IT Spending Keeps Chip Sales Blooming

For the second month in a row, semiconductor manufacturers saw
double-digit sales fueled by a resurgence in corporate spending, according
to a report published Monday.

In its monthly update, the Semiconductor
Industry Association (SIA)
said worldwide chip sales rise to $16.28
billion in March. That is a 4.4 percent gain from the $15.58 billion
reported in February and a 32.3 percent increase from March of 2003.

figures for February 2004 were also above 30 percent, making it the second
month in a row that 2004 has replaced the hardships of the previous year.

IT spending on software and hardware continued to be one of the leading
drivers of sales growth. The report showed an increase of 11.5 percent in
the first quarter, the fourth successive quarter of strong growth and the
third straight quarter of double-digit growth.

“The good news for us in the microprocessor industry is that there is almost
no excess inventory,” SIA analyst Doug Andrey said during a conference call
with reporters. “It turned out that PC shipments are making their biggest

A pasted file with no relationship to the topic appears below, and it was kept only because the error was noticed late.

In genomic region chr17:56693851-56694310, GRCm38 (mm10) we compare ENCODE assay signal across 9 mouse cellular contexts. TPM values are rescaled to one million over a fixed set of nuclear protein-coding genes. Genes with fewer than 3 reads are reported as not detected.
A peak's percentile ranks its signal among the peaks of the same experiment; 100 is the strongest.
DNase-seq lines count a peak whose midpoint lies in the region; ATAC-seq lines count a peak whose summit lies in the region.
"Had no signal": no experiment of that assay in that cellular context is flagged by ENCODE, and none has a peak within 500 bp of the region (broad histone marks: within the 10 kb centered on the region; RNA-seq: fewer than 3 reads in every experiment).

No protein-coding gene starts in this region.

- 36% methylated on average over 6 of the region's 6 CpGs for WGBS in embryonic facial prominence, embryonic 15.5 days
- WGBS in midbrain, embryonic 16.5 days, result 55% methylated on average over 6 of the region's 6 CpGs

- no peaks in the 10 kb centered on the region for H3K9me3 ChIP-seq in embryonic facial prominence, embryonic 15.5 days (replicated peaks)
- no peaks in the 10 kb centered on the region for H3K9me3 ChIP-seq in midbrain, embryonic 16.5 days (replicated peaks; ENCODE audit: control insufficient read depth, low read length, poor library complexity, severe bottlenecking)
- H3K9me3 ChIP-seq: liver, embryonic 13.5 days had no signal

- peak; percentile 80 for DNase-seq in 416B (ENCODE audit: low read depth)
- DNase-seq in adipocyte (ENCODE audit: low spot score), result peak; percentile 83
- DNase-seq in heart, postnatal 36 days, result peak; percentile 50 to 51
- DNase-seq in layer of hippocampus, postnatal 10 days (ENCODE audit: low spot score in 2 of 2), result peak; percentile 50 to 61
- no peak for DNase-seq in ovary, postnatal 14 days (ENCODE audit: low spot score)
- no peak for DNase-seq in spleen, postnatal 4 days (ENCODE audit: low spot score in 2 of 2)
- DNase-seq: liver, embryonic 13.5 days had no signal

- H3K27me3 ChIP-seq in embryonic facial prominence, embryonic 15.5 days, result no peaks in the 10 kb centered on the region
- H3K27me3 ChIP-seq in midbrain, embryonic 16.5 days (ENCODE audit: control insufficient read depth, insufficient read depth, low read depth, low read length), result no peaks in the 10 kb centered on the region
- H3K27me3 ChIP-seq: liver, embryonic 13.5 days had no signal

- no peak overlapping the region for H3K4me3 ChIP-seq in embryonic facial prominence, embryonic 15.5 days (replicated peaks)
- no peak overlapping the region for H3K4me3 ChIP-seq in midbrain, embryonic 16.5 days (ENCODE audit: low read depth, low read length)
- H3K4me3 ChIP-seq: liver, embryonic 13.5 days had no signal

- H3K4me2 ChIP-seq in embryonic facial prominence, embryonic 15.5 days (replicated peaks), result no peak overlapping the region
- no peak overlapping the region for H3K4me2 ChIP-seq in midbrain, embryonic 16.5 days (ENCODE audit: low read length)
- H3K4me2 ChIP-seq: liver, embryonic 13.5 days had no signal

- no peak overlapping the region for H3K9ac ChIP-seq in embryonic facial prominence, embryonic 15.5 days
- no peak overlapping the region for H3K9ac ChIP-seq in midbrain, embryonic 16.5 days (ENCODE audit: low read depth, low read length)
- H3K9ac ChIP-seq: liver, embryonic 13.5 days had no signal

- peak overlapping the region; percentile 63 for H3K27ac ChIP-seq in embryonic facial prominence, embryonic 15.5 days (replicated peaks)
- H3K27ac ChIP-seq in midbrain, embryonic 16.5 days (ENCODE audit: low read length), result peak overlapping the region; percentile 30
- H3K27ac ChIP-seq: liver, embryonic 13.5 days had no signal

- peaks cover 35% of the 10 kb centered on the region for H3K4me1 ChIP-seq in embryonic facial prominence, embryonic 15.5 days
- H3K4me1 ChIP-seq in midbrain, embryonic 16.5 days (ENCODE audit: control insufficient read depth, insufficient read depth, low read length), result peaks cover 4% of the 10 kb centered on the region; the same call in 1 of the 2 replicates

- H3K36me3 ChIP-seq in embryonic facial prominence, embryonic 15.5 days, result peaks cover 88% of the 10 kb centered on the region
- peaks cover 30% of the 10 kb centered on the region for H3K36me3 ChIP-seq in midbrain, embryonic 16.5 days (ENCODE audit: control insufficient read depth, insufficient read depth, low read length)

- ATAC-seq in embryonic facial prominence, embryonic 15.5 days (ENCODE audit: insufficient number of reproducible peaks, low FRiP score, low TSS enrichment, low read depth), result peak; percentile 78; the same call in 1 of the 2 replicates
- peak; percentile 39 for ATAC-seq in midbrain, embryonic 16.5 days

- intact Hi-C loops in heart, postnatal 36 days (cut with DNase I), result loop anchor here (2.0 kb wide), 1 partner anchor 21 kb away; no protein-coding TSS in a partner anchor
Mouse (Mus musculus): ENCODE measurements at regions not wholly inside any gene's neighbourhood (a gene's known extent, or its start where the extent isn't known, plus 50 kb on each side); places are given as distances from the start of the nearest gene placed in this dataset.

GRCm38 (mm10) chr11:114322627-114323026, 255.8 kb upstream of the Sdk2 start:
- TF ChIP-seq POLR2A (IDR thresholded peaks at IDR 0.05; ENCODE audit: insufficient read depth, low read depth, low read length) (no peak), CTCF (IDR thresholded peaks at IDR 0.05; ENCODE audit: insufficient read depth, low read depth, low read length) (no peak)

impact now as they make up 30 percent of sales in the semiconductor

The increase in sales has prompted the San Jose, Calif.-based trade group
to revise its estimates for the year.

“Based on the strong first-quarter results, it now appears likely that
growth for 2004 will exceed 20 percent,” SIA president George Scalise said
in a statement. “The fundamentals are in place for continued robust growth
in chip sales through the end of the year.”

Preliminary estimates for
year-end growth previously sat at 19.4 percent.

One of the biggest growth spurts was found in ASSPs (application-specific standard
products) for automotive applications, which grew 8.4 percent in March.
Other hot sellers included microprocessors and DRAMs. These circuits, which are primarily
used in personal computers, showed growth in March of 5.3 percent and 5.9
percent, respectively.

March sales of programmable logic devices, which are
widely used in networking and telecommunications applications, were also up
12.9 percent from February.

The report also showed sales were up in all parts of the globe in March.
Europe reported the strongest month-over-month sales at 6.2 percent, while
the Asian Pacific markets — excluding Japan — recorded the best year-over-year
numbers with 45.8 percent in sales.

The SIA’s report is based on a three-year average of sales
activity. The numbers are tabulated by the World Semiconductor Trade
Statistics (WSTS) organization, which represents approximately 66
semiconductor companies.

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